Enbridge Inc. warned of potential cost overruns on the $9 billion ($6.8 billion) replacement and expansion of its Line 3 crude-oil pipeline, a key project for the Canadian energy industry that has been delayed for over a year by regulatory hurdles in Minnesota.
Regulators in the state are due to submit a revised environmental impact statement for the project by Dec. 9, and state permitting agencies are advancing their work as much as possible in parallel with that process, Calgary-based Enbridge said in its third-quarter earnings release Friday. Depending on the final in-service date, the cost may exceed its current estimates, though the company said it currently doesn’t anticipate material capital cost impacts.
Enbridge’s update on Line 3 may provide mild optimism for Canadian oil producers who are counting on the conduit to help clear a glut of crude that has built up and allow Alberta to end its mandatory crude-output cuts. The project already had been delayed for more than a year because of legal challenges and Minnesota permitting issues.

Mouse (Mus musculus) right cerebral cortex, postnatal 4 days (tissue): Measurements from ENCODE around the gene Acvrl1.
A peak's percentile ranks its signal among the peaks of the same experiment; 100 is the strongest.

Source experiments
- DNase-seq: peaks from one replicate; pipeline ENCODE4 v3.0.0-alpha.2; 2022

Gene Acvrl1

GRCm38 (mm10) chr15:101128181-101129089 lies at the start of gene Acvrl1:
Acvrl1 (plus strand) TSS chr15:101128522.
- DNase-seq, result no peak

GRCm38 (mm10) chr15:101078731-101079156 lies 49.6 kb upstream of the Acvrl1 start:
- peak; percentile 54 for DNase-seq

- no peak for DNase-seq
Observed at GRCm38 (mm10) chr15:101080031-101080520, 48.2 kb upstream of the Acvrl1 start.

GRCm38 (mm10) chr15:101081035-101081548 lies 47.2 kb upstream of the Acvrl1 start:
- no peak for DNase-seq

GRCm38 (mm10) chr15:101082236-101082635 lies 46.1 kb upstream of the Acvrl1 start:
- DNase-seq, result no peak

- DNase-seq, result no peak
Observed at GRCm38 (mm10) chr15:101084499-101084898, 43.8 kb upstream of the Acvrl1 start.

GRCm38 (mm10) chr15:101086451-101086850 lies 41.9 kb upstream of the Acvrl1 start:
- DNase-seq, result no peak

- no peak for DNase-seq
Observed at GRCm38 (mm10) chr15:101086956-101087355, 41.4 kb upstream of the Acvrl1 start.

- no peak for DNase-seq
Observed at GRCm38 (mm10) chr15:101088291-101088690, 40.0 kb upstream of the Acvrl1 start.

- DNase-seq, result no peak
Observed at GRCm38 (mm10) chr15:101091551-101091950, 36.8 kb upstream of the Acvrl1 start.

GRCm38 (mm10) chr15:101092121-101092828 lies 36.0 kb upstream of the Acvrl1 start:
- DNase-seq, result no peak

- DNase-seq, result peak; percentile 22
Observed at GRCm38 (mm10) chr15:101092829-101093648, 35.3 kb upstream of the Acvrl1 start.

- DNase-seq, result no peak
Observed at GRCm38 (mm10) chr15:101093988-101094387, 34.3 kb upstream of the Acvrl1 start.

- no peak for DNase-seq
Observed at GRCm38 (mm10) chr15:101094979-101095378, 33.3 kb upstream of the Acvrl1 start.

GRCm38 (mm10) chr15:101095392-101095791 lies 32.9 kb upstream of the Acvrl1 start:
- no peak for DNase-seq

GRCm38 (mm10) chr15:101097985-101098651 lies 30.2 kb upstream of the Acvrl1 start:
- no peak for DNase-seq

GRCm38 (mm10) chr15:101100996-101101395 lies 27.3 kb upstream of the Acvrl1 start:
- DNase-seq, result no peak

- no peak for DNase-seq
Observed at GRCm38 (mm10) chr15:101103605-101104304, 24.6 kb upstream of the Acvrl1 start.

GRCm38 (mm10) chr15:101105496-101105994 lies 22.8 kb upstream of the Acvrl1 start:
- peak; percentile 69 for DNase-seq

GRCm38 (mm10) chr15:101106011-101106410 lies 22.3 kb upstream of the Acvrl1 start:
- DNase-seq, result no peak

Aside from the Line 3 progress, Enbridge provided another small dose of hope for producers in its release. The company, North America’s largest pipeline company, said it’s on track to add about 100,000 barrels of daily oil-shipping capacity by optimizing its current system. That’s up from a forecast of about 85,000 barrels in its second-quarter release.
The company also showed investors it’s on track from an earnings perspective. Third-quarter earnings, excluding some items, were 56 Canadian cents a share, topping analysts’ 51-cent average estimate. Enbridge also said it expects its distributable cash flow for the year to exceed the midpoint of its guidance range
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